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‘Terrifying’ triage waiting times a symptom of A&E chaos

More than 650,000 A&E patients in Scotland waited longer than the recommended 15 minutes for an initial assessment last year, according to “terrifying” new figures obtained by the Scottish Conservatives.

Those attending emergency departments are supposed to be ‘triaged’ within a quarter of an hour of arrival, so that staff can identify and prioritise the most serious cases – such as patients suffering chest pains.

But responses from Scotland’s health boards to Scottish Conservative Freedom of Information requests, reveal the huge scale on which that goal – recommended by both the Royal College of Emergency Medicine and the NHS in England – is being missed.

In total, 654,438 patients had to wait longer than 15 minutes to be triaged by NHS staff in 2022 – with one patient in NHS Lanarkshire kept waiting an astonishing 15 hours.

On average, patients across Scotland had to wait around 36 minutes to be triaged, while only two of the 14 health boards – Orkney and the Borders – had average times within 15 minutes.

Shadow health secretary Dr Sandesh Gulhane said the “unacceptable” stats were indicative of the chaos in Scotland’s overstretched A&E wards, which is leading to record overall waiting times being set on a regular basis.

Scottish Conservative shadow health secretary Dr Sandesh Gulhane MSP said: “These terrifying and unacceptable stats put Scotland’s A&E crisis in sharp perspective.

“Triaging is the first – and arguably most important – stage of patients’ passage through our emergency wards. It’s a potentially life-saving assessment that allows medics to prioritise and treat the most seriously unwell patients immediately.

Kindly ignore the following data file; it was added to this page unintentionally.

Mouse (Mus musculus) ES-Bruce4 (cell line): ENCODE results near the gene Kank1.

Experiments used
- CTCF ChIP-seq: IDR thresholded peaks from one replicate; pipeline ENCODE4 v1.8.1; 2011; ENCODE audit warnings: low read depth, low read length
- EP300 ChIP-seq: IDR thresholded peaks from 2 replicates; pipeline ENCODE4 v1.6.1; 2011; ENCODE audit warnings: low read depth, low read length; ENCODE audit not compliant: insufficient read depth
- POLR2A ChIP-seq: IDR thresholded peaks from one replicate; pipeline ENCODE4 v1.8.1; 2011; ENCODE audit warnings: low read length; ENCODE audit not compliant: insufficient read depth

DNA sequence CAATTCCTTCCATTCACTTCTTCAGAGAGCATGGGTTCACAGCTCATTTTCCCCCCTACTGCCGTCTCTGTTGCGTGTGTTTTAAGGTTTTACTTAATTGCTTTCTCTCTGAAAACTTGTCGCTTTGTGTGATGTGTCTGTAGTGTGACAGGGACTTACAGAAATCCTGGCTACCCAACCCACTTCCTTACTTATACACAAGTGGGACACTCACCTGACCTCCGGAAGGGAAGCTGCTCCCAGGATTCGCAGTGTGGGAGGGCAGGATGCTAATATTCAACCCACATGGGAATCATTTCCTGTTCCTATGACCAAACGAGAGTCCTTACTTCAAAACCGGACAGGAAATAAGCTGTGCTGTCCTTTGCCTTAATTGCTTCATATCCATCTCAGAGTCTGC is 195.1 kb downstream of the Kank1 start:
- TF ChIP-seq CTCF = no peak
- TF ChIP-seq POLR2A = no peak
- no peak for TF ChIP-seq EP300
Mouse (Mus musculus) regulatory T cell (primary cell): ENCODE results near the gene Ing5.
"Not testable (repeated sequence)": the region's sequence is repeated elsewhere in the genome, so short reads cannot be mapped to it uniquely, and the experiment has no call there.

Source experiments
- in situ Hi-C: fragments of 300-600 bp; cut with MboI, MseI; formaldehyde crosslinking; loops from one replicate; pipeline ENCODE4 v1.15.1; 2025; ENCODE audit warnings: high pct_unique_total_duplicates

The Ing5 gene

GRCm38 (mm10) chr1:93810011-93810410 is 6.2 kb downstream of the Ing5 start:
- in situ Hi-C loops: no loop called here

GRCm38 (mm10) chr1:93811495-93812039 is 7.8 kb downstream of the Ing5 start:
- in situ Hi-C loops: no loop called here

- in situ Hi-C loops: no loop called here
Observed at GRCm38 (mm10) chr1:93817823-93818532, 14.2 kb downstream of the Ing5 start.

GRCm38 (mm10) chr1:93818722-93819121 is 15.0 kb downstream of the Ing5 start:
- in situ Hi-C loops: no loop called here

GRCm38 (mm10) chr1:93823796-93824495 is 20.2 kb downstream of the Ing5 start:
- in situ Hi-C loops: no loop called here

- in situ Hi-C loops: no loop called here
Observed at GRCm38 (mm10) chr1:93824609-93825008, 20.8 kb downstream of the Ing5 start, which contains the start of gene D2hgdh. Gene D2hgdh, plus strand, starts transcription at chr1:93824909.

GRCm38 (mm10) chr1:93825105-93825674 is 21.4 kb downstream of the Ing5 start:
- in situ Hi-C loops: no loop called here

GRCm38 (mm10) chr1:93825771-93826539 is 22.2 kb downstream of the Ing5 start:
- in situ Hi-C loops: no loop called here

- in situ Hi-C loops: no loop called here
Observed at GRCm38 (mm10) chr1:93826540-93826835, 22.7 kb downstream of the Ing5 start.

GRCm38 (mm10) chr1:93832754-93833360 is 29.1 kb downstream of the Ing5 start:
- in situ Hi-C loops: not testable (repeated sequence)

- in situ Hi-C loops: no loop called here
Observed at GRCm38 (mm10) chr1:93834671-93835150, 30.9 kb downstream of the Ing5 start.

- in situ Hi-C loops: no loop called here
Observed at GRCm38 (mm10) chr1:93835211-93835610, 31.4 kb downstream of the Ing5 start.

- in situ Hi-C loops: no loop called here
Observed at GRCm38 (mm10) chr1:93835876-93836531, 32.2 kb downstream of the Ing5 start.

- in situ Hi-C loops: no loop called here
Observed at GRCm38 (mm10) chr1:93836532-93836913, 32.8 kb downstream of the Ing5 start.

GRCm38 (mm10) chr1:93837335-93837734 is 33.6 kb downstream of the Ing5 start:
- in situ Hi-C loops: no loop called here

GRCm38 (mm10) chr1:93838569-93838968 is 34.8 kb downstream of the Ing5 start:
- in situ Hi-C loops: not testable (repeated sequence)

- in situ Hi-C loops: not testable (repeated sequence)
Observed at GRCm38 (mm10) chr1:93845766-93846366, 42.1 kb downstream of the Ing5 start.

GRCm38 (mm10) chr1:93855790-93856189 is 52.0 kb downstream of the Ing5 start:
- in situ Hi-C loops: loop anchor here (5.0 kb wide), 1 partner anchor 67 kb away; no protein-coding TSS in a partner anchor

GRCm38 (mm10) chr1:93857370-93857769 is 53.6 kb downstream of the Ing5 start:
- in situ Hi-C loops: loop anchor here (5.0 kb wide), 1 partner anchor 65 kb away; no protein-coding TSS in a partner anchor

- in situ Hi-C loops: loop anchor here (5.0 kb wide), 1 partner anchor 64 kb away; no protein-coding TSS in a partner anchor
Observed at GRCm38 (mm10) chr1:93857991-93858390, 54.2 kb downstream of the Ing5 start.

“For those with severe chest pains, a delay to them being triaged could be the difference between dying from a heart attack or surviving.

“Modelling by experts tells us that, currently, 60 people are dying every week because of excess A&E waits in Scotland – and in many cases that will start with delays to them being triaged.

“The fact that such a colossal number of patients are not being triaged quickly enough is a symptom of the crisis in A&E that sees records for overall waiting times broken on almost a weekly basis on Humza Yousaf’s watch.

“This failure is the product of both his flimsy Covid and winter recovery plans and years of dire workforce planning by successive SNP health secretaries, which has left Scotland’s A&E wards dangerously short of emergency doctors and nurses.

“These unacceptable delays are not restricted to A&E though – as recent alarming stats on waits for NHS 24 calls to be answered indicate.

“The health secretary’s failure to get a grip on the crisis is leading to lives being needlessly lost. He has lost the confidence of dedicated frontline staff and suffering patients alike, which is why Nicola Sturgeon must sack him.”



Triage is an initial health assessment that should be made within 15 minutes of a patient’s arrival at A&E. NHS England guidance states that patients should be triaged within 15 minutes of arrival at an emergency department. The guidance, which builds on and replaces a similar recommendation from the Royal College of Emergency Medicine (RCEM), states ‘Patients should be assessed promptly by locally agreed processes within 15 minutes of arrival.’ (Initial Assessment of Emergency Department Patients, February 2017, link; Guidance for emergency departments: initial assessment, 12 August 2022, link).

In 2022, someone waited over 15 hours to be triaged in Lanarkshire. An individual waited 906 minutes before they were triaged, 60 times higher than the target triage time. (Scottish Conservative FOI, Available on Request, 11 January 2023).


On average, patients across Scotland had to wait around 36 minutes to be triaged in 2022. Only 2 of Scotland’s 14 health boards had average triage times within the 15-minute target, Orkney and Borders. (Scottish Conservative FOI, Available on Request, 11 January 2023).


In 2022, Over 650,000 patients had to wait longer than 15 minutes to be triaged. 654,438 were forced to wait over 15 minutes before they were assessed by NHS staff. (Scottish Conservative FOI, Available on Request, 11 January 2023).